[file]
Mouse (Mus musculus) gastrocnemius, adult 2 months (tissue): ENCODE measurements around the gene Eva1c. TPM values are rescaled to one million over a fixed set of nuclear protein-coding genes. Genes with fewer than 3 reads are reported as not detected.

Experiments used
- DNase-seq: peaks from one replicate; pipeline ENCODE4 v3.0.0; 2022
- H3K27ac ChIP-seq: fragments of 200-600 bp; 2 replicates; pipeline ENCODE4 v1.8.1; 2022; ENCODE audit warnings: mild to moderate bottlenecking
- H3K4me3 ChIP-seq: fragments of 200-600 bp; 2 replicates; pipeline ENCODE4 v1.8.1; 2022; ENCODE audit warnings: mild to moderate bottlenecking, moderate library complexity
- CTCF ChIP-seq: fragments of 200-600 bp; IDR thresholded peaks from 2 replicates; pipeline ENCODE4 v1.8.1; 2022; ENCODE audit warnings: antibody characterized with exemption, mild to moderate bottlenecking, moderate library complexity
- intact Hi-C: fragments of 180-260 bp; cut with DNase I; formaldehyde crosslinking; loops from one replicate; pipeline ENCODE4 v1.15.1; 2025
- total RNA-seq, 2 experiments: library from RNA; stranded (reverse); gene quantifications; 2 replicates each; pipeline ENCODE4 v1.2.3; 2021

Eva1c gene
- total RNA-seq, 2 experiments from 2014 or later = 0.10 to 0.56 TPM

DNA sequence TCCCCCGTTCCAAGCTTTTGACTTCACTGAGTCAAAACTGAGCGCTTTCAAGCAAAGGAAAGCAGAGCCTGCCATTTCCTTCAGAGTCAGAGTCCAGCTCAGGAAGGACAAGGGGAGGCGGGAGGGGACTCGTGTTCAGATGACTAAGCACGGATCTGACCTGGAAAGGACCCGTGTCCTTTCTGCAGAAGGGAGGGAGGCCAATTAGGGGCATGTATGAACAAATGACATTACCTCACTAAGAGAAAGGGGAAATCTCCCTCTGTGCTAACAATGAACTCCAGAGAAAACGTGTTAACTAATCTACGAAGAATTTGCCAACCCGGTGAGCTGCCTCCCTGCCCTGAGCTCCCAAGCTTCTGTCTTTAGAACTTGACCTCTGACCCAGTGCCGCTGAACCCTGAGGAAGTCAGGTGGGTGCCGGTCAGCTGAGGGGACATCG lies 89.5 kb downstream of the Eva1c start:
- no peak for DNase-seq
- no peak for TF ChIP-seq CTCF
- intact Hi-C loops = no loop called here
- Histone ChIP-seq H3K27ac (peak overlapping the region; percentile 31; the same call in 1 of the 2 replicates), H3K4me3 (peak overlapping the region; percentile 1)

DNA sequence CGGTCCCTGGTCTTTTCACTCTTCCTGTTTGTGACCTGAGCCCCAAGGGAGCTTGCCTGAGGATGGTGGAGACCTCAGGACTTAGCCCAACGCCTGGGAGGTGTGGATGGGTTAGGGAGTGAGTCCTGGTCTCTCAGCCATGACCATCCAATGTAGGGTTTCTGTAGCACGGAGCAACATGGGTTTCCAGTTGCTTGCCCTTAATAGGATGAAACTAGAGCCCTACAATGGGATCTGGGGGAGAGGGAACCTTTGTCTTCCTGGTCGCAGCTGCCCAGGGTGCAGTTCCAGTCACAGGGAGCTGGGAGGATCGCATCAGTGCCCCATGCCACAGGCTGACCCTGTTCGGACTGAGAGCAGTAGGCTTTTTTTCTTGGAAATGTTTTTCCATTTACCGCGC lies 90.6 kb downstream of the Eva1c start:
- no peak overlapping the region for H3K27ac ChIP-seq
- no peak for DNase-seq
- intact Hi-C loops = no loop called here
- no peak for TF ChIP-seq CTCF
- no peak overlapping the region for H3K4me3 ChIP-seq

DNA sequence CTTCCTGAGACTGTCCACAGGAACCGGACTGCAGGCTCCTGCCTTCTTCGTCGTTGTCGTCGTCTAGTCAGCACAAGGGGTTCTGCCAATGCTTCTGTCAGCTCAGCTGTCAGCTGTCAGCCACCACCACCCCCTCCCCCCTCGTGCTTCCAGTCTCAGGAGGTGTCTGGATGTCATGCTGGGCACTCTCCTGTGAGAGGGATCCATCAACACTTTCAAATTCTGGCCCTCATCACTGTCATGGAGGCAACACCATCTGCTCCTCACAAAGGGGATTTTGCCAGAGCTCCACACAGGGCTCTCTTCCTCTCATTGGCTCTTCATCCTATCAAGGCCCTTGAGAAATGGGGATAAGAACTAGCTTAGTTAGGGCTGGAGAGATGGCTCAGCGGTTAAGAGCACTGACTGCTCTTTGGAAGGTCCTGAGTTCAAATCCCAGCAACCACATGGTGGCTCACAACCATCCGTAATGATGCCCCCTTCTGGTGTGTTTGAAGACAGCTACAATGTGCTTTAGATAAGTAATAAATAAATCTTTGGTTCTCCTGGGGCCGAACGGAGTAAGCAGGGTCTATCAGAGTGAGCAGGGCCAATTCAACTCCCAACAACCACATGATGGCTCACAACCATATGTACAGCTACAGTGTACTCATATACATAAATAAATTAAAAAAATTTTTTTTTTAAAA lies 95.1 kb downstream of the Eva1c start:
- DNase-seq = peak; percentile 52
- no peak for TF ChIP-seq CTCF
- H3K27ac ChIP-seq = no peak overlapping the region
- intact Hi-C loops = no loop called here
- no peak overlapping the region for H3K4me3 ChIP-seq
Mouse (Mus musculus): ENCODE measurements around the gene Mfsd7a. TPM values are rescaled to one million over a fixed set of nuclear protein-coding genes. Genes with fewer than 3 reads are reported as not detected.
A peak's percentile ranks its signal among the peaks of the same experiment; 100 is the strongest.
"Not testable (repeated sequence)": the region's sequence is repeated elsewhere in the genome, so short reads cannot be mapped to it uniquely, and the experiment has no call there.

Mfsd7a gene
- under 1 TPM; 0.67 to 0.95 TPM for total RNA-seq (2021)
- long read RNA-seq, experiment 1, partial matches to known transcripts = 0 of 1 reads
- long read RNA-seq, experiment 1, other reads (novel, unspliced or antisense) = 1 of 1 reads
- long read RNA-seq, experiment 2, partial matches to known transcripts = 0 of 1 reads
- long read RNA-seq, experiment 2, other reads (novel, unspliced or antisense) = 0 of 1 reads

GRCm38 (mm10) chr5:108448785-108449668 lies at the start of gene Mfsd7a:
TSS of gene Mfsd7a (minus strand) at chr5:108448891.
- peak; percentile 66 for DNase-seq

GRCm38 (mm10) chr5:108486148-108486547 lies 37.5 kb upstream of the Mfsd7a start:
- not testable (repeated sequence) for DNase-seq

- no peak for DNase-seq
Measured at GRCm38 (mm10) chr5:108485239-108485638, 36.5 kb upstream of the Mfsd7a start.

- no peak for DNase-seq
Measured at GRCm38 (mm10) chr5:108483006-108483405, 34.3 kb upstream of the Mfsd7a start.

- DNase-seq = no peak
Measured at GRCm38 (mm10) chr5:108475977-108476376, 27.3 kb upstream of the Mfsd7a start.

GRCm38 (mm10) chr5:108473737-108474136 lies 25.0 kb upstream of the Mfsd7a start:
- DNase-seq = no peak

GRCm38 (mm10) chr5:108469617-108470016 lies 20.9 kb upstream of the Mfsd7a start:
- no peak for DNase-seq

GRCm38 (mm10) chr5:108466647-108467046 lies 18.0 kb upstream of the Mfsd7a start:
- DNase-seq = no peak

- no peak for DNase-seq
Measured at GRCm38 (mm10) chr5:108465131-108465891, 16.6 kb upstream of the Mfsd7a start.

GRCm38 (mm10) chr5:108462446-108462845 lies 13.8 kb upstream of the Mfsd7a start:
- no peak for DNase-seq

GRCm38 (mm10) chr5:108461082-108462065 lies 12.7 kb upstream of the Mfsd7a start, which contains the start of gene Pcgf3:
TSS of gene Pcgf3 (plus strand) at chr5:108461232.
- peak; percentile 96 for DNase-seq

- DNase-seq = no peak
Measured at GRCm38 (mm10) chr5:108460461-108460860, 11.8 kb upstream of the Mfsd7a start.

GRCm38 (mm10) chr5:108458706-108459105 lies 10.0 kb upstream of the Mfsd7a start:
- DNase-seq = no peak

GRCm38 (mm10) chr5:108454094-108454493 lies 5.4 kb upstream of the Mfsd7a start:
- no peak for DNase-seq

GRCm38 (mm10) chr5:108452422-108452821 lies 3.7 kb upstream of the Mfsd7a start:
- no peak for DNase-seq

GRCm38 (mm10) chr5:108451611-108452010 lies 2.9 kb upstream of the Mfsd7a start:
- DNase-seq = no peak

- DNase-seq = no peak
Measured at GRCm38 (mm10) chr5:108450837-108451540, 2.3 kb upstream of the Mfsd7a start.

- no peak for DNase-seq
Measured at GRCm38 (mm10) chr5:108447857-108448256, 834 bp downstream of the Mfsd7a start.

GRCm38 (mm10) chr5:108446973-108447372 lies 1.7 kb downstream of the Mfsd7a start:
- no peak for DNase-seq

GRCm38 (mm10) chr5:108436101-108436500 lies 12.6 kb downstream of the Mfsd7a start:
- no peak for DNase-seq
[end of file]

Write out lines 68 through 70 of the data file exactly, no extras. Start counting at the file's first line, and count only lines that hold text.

- no peak for DNase-seq

GRCm38 (mm10) chr5:108451611-108452010 lies 2.9 kb upstream of the Mfsd7a start:
- DNase-seq = no peak